Apr 17, 2024 - Energy & Environment

Climeworks branches into carbon removal trading

Photo of an industrial plant in Iceland designed to take carbon out of the air.

Climeworks' factory at the Hellisheidi power plant near Reykjavik. Photo: Halldor Kolbeins/AFP via Getty Images

Climeworks, one of the earliest and most prominent companies trying to draw carbon out of the air for a profit, is branching out via a carbon removal portfolio company called Climeworks Solutions.

Why it matters: This move, announced Wednesday, allows companies to pay Climeworks for verifiable carbon removals from a range of technologies.

  • It could herald similar pivots by other removal companies to take advantage of additional revenue streams, though some competitors do already exist.

The big picture: Climeworks, which is headquartered in Zurich with a growing U.S. presence, is focused on scaling up direct air capture technologies.

  • Company leaders described the new venture as an extension of its main air capture work.
  • Constructing direct air capture facilities has given its staff insights into the effectiveness of this and other removal technologies, which gives it an advantage in helping other customers.

Zoom in: As of Wednesday, Climeworks no longer simply offers companies a way to contract for direct air capture solutions at its facilities in Iceland, for example. But it will instead also offer to construct and carry out carbon removal portfolios.

  • These may consist of both engineered and nature-based approaches to carbon removal.
  • One can think of this service as akin to an investing company offering a mix of index and mutual funds — except instead of a portfolio of stocks and bonds, this involves different ways to remove carbon from the atmosphere.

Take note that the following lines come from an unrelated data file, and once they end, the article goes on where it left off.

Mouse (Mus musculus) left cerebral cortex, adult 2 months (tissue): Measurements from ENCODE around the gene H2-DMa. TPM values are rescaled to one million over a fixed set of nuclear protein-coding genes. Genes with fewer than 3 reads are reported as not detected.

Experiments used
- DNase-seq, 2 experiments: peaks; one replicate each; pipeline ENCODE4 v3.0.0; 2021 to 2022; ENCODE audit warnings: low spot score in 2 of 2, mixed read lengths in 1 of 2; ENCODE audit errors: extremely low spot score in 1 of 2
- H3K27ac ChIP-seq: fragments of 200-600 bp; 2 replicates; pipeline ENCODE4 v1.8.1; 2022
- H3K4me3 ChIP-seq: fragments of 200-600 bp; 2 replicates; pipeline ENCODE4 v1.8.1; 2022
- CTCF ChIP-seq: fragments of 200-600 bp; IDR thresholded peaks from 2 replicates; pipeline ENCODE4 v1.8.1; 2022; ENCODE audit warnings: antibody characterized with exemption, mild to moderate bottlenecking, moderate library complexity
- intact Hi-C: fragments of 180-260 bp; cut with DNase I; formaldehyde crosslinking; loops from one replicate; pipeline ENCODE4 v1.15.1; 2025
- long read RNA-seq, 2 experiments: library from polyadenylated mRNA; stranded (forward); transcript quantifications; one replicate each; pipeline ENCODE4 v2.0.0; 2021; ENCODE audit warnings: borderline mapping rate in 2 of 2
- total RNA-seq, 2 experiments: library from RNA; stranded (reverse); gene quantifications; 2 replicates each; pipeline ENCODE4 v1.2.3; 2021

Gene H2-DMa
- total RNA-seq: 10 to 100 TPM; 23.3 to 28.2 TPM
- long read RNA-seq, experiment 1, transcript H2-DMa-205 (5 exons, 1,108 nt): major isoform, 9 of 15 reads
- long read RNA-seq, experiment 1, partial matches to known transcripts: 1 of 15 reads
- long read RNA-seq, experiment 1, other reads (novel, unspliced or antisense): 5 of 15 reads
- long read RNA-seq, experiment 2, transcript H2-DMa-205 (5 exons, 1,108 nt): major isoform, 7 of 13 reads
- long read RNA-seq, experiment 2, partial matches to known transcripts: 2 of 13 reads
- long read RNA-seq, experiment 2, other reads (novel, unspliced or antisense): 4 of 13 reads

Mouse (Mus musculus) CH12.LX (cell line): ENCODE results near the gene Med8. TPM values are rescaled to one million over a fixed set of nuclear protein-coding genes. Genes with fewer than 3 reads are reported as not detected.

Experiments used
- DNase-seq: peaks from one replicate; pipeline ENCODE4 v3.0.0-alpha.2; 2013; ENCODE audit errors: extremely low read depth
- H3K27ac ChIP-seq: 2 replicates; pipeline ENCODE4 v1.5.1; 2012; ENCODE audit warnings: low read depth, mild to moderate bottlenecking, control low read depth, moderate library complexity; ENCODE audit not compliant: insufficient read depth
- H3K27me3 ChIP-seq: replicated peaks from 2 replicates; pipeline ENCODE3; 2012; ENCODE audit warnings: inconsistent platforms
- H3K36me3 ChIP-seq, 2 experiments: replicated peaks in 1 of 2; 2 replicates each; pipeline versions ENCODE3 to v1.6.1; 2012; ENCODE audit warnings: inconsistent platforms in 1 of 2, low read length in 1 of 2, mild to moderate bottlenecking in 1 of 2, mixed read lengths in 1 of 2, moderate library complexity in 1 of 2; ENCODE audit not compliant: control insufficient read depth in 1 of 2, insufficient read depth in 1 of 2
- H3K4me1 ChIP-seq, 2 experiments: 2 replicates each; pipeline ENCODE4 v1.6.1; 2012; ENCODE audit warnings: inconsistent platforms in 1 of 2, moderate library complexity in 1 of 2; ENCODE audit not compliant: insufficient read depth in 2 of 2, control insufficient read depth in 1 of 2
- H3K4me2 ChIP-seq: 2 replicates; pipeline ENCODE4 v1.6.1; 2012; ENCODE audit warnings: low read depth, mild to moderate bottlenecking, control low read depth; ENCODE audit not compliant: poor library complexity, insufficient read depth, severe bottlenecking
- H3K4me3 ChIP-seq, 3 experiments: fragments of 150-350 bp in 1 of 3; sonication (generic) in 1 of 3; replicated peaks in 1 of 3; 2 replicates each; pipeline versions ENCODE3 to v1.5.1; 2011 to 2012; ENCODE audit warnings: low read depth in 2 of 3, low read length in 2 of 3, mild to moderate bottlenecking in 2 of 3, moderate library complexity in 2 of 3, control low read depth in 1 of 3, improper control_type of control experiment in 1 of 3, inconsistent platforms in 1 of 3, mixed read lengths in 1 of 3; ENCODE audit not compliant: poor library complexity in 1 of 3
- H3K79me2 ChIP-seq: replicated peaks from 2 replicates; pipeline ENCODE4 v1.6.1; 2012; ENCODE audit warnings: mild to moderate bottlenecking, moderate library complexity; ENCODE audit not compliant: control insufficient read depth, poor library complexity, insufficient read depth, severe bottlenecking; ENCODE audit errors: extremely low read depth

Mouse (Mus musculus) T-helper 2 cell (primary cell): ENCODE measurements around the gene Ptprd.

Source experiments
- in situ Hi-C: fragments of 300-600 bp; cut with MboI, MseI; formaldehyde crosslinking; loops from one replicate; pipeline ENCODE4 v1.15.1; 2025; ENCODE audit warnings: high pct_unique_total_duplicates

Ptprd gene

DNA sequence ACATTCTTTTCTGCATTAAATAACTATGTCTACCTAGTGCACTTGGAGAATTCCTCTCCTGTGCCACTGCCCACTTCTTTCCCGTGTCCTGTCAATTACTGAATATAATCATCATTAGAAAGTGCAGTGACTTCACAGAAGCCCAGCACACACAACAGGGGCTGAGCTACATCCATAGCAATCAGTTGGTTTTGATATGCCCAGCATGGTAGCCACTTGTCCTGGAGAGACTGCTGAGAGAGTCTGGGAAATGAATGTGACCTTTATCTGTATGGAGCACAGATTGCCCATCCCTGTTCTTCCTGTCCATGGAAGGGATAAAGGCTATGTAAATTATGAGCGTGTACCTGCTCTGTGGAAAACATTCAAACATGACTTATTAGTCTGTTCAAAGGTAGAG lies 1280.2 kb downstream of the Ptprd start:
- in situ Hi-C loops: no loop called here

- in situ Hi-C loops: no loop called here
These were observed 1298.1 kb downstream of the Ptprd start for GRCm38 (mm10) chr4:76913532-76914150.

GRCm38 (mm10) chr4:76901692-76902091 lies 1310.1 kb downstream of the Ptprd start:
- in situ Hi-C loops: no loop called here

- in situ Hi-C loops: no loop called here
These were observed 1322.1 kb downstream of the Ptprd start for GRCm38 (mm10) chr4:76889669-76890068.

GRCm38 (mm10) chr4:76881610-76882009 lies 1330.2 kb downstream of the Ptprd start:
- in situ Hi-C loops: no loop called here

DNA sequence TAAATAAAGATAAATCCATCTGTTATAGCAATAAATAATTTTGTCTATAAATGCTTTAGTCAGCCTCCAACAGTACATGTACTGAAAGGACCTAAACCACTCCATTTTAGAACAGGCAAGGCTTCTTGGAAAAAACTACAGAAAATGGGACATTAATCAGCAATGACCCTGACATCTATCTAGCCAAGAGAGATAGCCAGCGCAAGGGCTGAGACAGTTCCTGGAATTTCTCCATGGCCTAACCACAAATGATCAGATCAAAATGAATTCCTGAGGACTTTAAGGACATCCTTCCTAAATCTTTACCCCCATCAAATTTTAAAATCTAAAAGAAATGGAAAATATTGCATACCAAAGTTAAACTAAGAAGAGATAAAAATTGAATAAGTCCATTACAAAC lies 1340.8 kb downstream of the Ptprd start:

How it works: Breitling, the luxury watchmaker popular among pilots, is Climeworks Solutions' inaugural customer, having signed a 12-year agreement.

  • Climeworks will be responsible for completing the due diligence to make sure that a ton of carbon dioxide the company purchases does represent a ton of CO2 removed.
  • The new division is already in conversations with about 50 companies, said Adrian Siegrist, VP of Climeworks Solutions, during a media briefing Tuesday.

Context: Many experts have doubts about how quickly, effectively and cheaply carbon removal technologies, such as direct air capture, can scale up.

  • However, climate studies show that carbon removal will be necessary to limit global warming to the Paris targets.
  • This is due to the sheer amount of long-lasting CO2 emitted by cars, trucks, power plants, deforestation and other sources to date. Also, global emissions are still increasing.

The intrigue: Climeworks' new division seems like a natural outgrowth of its expertise in direct air capture, as it has seen increasing momentum in that market.

  • "Companies are looking to purchase bundles or portfolios of different carbon removal approaches," Siegrist said.
  • He said companies face barriers to acting on their own due to the complexity of the space and the need to ensure they are getting what they paid for.

What they're saying: "Up until today, Climeworks offered direct air capture, which is one approach of carbon removal for sale on the market," he said.

  • "We will offer holistic carbon removal solutions, including our own direct air capture," Siegrist said. "And on top of that, non-direct air capture carbon removal from other suppliers ... with the stamp of the Climeworks quality bar, pre-vetted with a very, very selective vetting process."

Our thought bubble: The company did not disclose exactly how transparent it will be regarding how it vets removal credits or the bundles it sells, other than committing to rigorous standards.

Yes, but: Siegrist said Climeworks tailors carbon removal solutions to customers' needs and that this would not always involve the purchase of a large amount of direct air capture from Climeworks itself.

  • The effectiveness of nature-based solutions, such as enhanced rock weathering and tree planting, can be especially difficult to track. But Siegrist said the company will only pursue projects that are proven to be viable.
  • "We really have to make sure quality wins," Siegrist said.
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